“You definitely need to test drive the commute during the times you’d be going to these activities,” says Ameer. Drive around the neighborhood during lunchtime and when school’s letting out, and do the commute from the home to your work, the grocery store, schools or wherever else you’ll frequent. “Do the test drive a few different times to and from a few different places so you get a feel for if there’s something you might regrets,” she adds.
Wrong Layout and Features
Some people may want a pool so badly that they didn’t look closely at the floor plan to figure out whether it works for them. “You need to think about the whole house and not just the most appealing aspect of the house,” says Shuffield. “You can install a pool, but changing a floor plan is harder.” Make a checklist of what you’d like in your house, such as parking, closets or a certain layout, for example, so that you don’t forget about what you’re looking for in a home.
Buying a home that you can’t afford may prevent you from reaching other financial goals. “Determine how much house you can afford, and try desperately to cling to that price range,” says Corbett.
Before you make an offer, figure out what that new home will really cost each month and make sure your budget can handle the mortgage payment, taxes, insurance, any HOA fees, utilities and maintenance, moving expenses, closing costs, and any renovations you’d like to make.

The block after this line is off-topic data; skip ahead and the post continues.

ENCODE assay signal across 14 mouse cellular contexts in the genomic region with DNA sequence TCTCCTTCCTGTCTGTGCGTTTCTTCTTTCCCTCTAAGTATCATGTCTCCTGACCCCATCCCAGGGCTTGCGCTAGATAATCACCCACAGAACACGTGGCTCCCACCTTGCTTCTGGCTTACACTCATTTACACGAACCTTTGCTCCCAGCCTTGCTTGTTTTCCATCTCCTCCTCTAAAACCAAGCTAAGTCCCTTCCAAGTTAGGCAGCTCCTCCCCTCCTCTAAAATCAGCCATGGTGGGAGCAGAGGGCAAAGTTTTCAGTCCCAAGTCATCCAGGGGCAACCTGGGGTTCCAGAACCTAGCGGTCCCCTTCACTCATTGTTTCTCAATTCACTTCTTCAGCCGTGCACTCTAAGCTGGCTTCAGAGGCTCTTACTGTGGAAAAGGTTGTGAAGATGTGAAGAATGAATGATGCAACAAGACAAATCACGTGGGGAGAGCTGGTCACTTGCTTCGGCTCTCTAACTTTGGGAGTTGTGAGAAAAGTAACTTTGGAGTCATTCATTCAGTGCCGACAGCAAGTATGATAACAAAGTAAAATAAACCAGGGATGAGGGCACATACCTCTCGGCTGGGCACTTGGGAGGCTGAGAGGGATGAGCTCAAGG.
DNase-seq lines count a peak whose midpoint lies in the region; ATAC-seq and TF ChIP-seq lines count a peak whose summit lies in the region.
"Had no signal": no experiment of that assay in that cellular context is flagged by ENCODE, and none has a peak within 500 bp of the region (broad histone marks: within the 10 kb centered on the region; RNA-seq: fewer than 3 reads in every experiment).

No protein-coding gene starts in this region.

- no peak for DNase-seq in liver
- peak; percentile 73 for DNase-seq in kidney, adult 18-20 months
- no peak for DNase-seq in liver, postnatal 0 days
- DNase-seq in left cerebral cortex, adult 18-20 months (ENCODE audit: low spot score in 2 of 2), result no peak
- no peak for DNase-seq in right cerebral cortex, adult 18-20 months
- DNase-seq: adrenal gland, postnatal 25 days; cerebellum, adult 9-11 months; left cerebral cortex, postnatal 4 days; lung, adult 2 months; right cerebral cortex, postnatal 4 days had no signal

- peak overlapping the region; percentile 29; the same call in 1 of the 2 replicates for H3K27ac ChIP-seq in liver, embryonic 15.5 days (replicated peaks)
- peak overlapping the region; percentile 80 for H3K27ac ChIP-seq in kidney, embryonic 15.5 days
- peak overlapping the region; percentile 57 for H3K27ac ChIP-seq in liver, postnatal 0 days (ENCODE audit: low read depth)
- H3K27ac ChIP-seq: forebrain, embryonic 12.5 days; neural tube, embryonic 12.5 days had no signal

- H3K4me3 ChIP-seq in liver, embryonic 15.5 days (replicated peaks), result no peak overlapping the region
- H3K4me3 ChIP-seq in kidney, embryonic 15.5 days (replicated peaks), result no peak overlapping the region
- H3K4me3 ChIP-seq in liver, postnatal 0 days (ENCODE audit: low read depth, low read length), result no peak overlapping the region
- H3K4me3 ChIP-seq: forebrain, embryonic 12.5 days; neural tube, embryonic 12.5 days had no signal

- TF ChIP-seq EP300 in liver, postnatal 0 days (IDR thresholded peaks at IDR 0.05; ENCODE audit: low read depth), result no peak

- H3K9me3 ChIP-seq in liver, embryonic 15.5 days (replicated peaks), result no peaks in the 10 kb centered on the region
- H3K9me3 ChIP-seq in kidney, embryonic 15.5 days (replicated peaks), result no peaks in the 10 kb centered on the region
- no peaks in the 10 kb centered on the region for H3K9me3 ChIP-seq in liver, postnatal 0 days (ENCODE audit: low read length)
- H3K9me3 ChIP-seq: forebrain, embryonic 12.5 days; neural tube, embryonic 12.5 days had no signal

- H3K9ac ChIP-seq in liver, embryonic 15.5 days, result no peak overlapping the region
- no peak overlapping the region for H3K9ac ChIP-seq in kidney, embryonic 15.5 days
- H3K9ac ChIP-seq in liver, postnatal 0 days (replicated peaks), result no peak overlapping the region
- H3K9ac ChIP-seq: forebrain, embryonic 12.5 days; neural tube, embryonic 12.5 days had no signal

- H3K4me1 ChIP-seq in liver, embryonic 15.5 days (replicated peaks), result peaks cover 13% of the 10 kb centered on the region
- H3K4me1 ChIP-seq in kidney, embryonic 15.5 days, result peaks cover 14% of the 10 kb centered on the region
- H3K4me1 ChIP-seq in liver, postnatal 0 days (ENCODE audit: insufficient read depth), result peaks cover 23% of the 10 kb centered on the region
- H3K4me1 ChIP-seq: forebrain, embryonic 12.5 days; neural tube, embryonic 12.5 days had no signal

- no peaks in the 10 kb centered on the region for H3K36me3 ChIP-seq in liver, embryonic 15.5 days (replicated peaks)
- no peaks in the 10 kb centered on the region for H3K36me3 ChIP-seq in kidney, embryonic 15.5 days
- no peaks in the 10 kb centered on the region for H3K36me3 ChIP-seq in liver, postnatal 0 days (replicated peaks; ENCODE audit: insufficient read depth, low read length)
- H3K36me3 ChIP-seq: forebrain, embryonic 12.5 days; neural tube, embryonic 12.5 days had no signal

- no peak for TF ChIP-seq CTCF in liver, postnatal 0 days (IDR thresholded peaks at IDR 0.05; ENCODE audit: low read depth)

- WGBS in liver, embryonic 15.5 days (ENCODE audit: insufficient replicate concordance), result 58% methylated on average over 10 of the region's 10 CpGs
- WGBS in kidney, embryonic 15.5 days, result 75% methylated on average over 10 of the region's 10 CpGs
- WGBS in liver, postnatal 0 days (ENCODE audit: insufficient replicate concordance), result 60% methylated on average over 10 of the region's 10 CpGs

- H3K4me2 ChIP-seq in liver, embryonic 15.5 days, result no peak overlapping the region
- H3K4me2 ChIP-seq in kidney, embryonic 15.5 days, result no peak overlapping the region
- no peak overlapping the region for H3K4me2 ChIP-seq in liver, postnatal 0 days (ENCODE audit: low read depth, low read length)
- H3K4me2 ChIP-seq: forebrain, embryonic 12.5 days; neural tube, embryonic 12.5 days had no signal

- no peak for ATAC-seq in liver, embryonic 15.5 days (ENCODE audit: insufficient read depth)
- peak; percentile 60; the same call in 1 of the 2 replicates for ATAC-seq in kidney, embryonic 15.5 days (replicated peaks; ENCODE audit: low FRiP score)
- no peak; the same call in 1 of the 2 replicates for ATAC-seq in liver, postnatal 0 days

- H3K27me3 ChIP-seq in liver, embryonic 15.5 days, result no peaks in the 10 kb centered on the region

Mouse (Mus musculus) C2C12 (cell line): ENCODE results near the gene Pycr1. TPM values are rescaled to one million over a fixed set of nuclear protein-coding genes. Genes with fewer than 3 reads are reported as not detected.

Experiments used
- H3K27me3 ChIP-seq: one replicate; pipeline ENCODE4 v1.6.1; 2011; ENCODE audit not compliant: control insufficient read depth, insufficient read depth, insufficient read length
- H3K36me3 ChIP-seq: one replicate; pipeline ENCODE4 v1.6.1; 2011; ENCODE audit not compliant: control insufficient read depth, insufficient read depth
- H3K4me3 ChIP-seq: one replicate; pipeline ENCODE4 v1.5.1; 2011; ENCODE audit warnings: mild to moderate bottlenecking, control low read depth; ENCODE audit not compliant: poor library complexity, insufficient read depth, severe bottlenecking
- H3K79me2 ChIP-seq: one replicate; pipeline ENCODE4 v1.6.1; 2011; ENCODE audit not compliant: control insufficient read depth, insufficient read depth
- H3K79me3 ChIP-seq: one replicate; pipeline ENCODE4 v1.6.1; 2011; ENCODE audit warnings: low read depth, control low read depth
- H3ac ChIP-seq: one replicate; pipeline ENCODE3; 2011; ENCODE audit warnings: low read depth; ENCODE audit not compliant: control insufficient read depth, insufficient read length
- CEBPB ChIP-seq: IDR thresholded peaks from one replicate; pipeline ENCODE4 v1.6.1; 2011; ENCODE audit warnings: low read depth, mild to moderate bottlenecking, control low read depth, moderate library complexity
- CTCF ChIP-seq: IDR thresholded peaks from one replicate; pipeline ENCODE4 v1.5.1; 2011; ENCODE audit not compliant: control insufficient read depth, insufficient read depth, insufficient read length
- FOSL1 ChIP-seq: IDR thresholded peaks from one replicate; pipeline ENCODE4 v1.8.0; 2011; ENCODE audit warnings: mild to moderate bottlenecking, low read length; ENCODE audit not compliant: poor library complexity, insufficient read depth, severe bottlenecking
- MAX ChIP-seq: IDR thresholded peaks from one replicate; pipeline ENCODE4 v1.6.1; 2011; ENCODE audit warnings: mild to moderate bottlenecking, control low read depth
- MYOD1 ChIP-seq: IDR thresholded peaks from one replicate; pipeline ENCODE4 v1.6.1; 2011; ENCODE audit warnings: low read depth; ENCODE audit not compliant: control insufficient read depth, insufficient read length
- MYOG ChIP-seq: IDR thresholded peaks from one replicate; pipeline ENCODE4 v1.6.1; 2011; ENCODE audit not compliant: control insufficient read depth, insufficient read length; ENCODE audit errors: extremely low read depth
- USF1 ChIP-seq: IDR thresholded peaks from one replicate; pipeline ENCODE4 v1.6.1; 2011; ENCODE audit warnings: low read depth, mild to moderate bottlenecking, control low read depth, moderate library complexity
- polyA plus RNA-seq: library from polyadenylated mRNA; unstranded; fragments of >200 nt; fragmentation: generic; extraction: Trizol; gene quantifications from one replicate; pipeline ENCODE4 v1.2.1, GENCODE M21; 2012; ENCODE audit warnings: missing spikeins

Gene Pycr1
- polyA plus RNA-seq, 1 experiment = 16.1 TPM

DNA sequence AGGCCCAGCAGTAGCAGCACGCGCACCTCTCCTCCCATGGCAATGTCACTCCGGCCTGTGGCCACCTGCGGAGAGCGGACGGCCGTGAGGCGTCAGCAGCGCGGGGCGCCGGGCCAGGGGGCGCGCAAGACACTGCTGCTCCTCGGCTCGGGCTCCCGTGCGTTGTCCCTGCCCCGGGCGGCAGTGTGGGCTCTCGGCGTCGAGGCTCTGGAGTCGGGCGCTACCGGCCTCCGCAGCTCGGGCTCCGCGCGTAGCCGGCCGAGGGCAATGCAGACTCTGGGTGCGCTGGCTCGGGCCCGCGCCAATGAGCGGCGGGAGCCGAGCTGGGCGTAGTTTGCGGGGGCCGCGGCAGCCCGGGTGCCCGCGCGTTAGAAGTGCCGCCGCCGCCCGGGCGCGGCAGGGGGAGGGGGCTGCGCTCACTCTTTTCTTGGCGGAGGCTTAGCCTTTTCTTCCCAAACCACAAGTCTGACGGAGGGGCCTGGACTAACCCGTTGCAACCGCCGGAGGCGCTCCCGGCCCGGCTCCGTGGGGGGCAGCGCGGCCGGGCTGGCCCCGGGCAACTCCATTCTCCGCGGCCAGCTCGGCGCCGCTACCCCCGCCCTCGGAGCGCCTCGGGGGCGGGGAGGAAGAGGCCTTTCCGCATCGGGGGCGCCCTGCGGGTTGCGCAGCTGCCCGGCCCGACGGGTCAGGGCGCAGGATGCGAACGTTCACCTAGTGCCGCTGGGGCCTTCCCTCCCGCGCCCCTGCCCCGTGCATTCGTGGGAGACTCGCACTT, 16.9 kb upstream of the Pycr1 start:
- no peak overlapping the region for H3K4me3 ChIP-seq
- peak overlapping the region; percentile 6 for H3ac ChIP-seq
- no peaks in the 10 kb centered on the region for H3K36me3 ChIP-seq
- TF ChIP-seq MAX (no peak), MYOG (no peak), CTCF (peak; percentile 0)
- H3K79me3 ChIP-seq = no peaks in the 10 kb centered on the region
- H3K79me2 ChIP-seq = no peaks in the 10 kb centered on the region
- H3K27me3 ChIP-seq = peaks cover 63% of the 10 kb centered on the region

“If you’re buying a condo, you want to know the obligations of the organizations,” says Shuffield. Find out if there are any upcoming assessments for needed repairs, since these will be passed onto the residents.
Money Pit In Disguise
Experts suggest having a thorough inspection and asking the inspector questions, even if you’re paying for the house with cash. This can save you money if the home’s systems need repair or replacements as you can then negotiate for certain fixes.
Whether the inspector finds all the home’s problems, you will once you start remodeling. “You can’t see what you can’t see, and when you start opening up the walls, you may find a lot more hidden problems that an inspection can find,” says Ameer. “You have to bite the bullet and correct it. Once it’s done, it’s done. When you correct a problem, use materials that will prevent the problem from returning.”